Prayer plays an important role in Filomena’s wellness, “and that has a balancing effect in her life,” says Kate McGee, CAMH Peer Support Worker. “Filomena often says that prayer helps her face the challenges of life, and is a way for her to maintain hope for herself and for the people she loves. Filomena provides a wonderful example for her peers of how spirituality can play a positive role in recovery.” In receiving her award, an emotional Filomena thanked Archway staff for “a wonderful job. We all face challenges. We are meant to live in this world with love and care. I appreciate everything you do for us.”
Peer Support Award winner Toshio (left), with Leikun Teshome, CAMH Case Worker
“Toshio is a huge inspiration to his peers because of his dedicated pursuit of marathon running,” says CAMH Case Worker Leikun Teshome. More than that, Toshio encourages his peers at Archway to participate in the annual Terry Fox run, and takes them to sporting events such as Blue Jays baseball games. “He is committed to his own wellness, and seeks balance and meaning in his life through running, working a part-time job, and volunteering in CAMH’s Sunshine Garden and at St. Andrew’s Out of the Cold program in the winter.” A university graduate in biology, Toshio fought to manage mental health challenges with the support of his family and staff at Archway. “When I came here in 2007, I was lost,” Toshio told the audience. “But I found a family here at Archway.”
CAMH Registered Practical Nurse Kathy Kong (left) with Peer Support Worker Kate McGee.
Kathy presented the Healthy Living Award to a client who prefers to be anonymous. Alberto (his name has been changed) was selected this year for the Healthy Living Award because he has made great progress in his wellness, particularly because of his advocacy for his own health care. “He never misses an appointment, is good at staying motivated, and takes consistent steps toward achieving his wellness goals,” Kathy says. “Having made so much progress in the area of his health, Alberto is looking forward to starting a job hunt.”
Creativity Award winner Nelson, with CAMH Registered Nurse Seharish Jindani
Creative expression and appreciation play a big role in Nelson’s ability to bring positive energy to his peers, says CAMH Registered Nurse Seharish Jindani. “Nelson enjoys music, dance and the positive journaling club. He has demonstrated active participation and commitment to many of the skill building, therapy-based and community-based groups at Archway.” Nelson always takes time to say hello to everyone at Archway. “He has a determined spirit and positive attitude, and has made huge gains in his recovery this past year.” Nelson told the audience what Archway means to him: “I come here every morning, go to groups and make friends. Thank you!”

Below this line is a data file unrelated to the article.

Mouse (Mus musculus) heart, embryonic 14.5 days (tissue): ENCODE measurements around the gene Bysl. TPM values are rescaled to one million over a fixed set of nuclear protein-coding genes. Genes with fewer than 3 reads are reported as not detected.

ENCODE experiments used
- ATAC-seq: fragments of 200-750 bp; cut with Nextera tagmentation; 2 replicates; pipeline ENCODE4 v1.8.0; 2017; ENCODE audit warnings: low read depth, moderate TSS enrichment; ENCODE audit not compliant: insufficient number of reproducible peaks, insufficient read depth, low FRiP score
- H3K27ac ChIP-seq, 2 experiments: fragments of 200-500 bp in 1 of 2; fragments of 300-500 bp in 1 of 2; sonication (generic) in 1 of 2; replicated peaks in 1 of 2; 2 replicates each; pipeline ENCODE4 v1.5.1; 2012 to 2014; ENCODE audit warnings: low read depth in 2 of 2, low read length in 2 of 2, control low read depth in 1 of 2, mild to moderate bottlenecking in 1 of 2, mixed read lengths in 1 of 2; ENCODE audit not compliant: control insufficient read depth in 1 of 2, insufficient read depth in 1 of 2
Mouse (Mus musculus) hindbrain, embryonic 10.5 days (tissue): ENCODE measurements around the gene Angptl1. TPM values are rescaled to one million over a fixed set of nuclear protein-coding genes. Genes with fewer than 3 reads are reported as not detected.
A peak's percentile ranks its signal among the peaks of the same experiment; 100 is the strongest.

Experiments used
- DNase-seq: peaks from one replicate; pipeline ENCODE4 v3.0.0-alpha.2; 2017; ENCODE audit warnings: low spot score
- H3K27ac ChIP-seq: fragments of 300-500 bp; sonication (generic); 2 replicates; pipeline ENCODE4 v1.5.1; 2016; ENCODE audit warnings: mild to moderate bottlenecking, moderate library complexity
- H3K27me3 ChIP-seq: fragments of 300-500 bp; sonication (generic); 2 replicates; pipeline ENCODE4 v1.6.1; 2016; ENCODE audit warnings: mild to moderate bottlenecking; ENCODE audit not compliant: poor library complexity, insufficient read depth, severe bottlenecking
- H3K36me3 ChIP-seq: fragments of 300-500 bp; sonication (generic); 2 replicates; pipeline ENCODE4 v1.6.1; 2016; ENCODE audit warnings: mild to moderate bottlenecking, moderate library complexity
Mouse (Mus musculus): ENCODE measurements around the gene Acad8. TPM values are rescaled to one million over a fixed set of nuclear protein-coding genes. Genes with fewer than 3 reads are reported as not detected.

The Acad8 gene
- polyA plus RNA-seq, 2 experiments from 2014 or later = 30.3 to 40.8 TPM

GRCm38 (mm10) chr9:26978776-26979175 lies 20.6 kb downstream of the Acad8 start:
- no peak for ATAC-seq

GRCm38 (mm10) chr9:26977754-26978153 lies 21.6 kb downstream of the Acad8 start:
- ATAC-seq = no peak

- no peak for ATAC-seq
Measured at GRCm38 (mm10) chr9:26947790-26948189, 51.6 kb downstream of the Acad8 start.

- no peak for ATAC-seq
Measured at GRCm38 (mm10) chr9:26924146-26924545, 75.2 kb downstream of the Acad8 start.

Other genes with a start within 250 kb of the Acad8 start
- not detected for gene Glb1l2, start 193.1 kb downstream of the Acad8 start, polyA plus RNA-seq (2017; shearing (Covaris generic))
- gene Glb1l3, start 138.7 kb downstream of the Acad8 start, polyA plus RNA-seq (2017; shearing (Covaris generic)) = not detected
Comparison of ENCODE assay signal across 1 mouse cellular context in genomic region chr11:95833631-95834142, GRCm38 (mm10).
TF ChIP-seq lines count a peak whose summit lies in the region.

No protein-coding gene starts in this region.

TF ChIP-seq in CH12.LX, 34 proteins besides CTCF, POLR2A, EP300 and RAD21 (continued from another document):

“I came here because I needed help,” Nelson said. “The staff at Archway is kind and caring to us.”
The event at the Downtown West Outpatient Clinic “promotes and celebrates pillars of recovery,” said co-organizer Matt Tsuda, Occupational Therapist. “These include hope, empowerment, meaningful life roles and wellness.” The entire staff at the clinic participates in the nomination process each year for the Archie Awards, he says.
“Our clients’ accomplishments really show the importance of those pillars as well as all of their hard work towards recovery,” said co-organizer Erica Schott, Occupational Therapist at CAMH.
CAMH Complex Mental Illness Executive Director Jim McNamee and Manager Bridget Akioyamen gave their best wishes to clients, friends and families, and to staff who organized the event. A big thanks to the Archie Awards Organizing Committee: Matthew Tsuda (co-chair); Erica Schott (co-chair); Sarah Robinson – Registered Nurse; Kate McGee - Peer Support Worker; Kathy Kong – Registered Practical Nurse; Sonja Mehrzad - Administrative Secretary; and Seharish Jindani – Registered Nurse.
Getting the party started: Award winner Nelson (above left), with clinic staff. Below: CAMH volunteers Andrea (keyboards) and Sandy (guitar) backed up the client/staff singers.
Marianne (left) gets a kiss from her sister Jennifer
Looked great and tasted even better: The Archie cake